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  • Colonial literature includes Rudyard Kipling's Kim and Plain Tales from the Hills, and EM Forster's A Passage to India.

  • The post-colonial Indian novel par excellence is Salman Rushdie's Midnight's Children, though Vikram Seth's suitcase-sized A Suitable Boy runs a close second. In the past decade, a swag of Indian authors writing in English have achieved international recognition. They include Rohinton Mistry, Shashi Tharoor and Arundhati Roy. The delightful novels of RK Narayan are evidence that Indian literary talent in English is nothing particularly new.

  • Worthy travelogues include Paul Theroux's The Great Railway Bazaar and Alexander Frater's delightful Chasing the Monsoon. William Dalrymple explored Delhi in City of Djinns and Geoffrey Moorhouse took the plunge in Kolkata in Calcutta - A City Revealed.

  • Commentaries on India almost form a publishing sub-genre of their own, and provide travellers with some of the best insights. They include VS Naipaul's acerbic An Area of Darkness and India - A Wounded Civilisation and the more mature A Million Mutinies Now; James Cameron's insightful An Indian Summer; Mark Tully's No Full Stops In India; and John Keay's Into India are also worthwhile reading.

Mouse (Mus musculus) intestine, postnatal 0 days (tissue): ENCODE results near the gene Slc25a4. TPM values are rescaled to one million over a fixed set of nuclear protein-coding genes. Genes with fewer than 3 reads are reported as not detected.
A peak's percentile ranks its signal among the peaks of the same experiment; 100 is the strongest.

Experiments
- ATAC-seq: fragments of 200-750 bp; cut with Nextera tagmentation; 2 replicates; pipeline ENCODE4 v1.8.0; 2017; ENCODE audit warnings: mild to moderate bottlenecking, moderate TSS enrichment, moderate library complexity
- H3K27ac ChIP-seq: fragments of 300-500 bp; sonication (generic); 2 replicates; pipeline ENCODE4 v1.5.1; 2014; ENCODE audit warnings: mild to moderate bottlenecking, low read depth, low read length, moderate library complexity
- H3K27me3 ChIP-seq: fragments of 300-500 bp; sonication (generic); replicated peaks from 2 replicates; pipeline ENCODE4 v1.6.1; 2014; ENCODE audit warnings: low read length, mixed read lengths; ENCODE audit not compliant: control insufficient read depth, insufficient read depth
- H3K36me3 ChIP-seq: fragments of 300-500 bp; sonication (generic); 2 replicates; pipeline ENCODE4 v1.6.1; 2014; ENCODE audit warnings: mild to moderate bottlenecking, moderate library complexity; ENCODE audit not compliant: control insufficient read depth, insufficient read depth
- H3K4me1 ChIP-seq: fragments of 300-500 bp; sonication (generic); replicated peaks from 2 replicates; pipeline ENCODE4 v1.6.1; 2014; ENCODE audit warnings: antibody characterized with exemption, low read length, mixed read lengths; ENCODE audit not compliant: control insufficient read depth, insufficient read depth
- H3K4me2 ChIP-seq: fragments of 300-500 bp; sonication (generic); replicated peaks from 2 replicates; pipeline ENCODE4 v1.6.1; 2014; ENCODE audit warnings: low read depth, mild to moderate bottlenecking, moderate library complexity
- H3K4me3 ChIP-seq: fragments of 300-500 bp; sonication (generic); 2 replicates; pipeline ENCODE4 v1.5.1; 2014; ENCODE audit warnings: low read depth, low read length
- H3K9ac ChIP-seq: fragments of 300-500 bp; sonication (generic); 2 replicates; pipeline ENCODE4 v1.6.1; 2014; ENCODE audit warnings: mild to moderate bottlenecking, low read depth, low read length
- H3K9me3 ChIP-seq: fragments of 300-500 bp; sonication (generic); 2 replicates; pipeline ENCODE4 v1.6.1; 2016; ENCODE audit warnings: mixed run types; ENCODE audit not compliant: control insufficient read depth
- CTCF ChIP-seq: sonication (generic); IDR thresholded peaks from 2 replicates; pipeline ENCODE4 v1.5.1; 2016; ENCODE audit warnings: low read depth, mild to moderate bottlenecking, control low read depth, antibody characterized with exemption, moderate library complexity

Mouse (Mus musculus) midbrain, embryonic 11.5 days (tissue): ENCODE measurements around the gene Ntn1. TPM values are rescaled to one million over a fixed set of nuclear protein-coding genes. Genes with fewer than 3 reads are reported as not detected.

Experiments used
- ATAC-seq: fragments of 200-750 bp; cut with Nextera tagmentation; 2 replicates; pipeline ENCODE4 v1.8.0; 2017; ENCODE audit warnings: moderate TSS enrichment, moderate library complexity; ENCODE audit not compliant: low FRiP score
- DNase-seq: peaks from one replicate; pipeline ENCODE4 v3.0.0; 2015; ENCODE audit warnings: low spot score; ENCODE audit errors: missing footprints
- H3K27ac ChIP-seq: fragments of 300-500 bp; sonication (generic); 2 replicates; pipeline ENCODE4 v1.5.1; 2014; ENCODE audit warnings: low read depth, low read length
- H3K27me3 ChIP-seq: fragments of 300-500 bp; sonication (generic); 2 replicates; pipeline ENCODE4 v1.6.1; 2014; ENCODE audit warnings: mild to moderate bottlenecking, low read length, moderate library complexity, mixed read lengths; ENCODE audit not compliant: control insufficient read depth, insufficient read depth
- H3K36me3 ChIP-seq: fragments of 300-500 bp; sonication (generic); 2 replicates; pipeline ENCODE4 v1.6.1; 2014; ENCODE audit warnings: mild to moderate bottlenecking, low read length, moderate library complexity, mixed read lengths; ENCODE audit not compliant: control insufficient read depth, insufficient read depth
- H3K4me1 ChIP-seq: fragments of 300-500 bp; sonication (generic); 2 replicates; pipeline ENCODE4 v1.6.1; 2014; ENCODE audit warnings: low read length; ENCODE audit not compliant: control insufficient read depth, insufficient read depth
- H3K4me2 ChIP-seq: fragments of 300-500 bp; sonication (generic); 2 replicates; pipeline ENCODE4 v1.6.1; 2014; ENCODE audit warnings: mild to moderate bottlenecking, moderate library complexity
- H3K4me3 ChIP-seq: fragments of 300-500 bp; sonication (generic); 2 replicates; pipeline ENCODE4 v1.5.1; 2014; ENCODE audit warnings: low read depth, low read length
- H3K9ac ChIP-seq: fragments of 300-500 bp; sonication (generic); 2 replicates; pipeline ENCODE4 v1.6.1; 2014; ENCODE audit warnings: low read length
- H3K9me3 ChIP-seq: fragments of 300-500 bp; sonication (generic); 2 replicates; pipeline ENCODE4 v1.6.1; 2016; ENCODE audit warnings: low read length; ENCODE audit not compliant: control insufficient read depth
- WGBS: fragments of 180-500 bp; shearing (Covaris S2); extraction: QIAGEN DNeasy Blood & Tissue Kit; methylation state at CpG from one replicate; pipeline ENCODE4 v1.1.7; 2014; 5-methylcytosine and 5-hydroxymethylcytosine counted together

• The two-volume Pelican History of India is a dry but comprehensive historical treatment. More readable accounts of specific chapters of Indian history include Christopher Hibbert's The Great Mutiny - India 1857, Plain Tales from the Raj edited by Charles Allen, Tariq Ali's The Nehrus & the Gandhis and the sensationalist potboiler Freedom at Midnight by Larry Collins and Dominique Lapierre.

  • The Hindu holy books, the Upanishads and Bhagavad Gita, are available in English translations. Hinduism by KM Sen is a blissfully brief and to-the-point introduction to India's major religion. A Classical Dictionary of Hindu Mythology &Religion will help unravel who's who in the Hindu cosmology. Anyone tempted to don a dhoti and go looking for spiritual salvation will save themselves a lot of heartache by reading Gita Mehta's witty Karma Kola.

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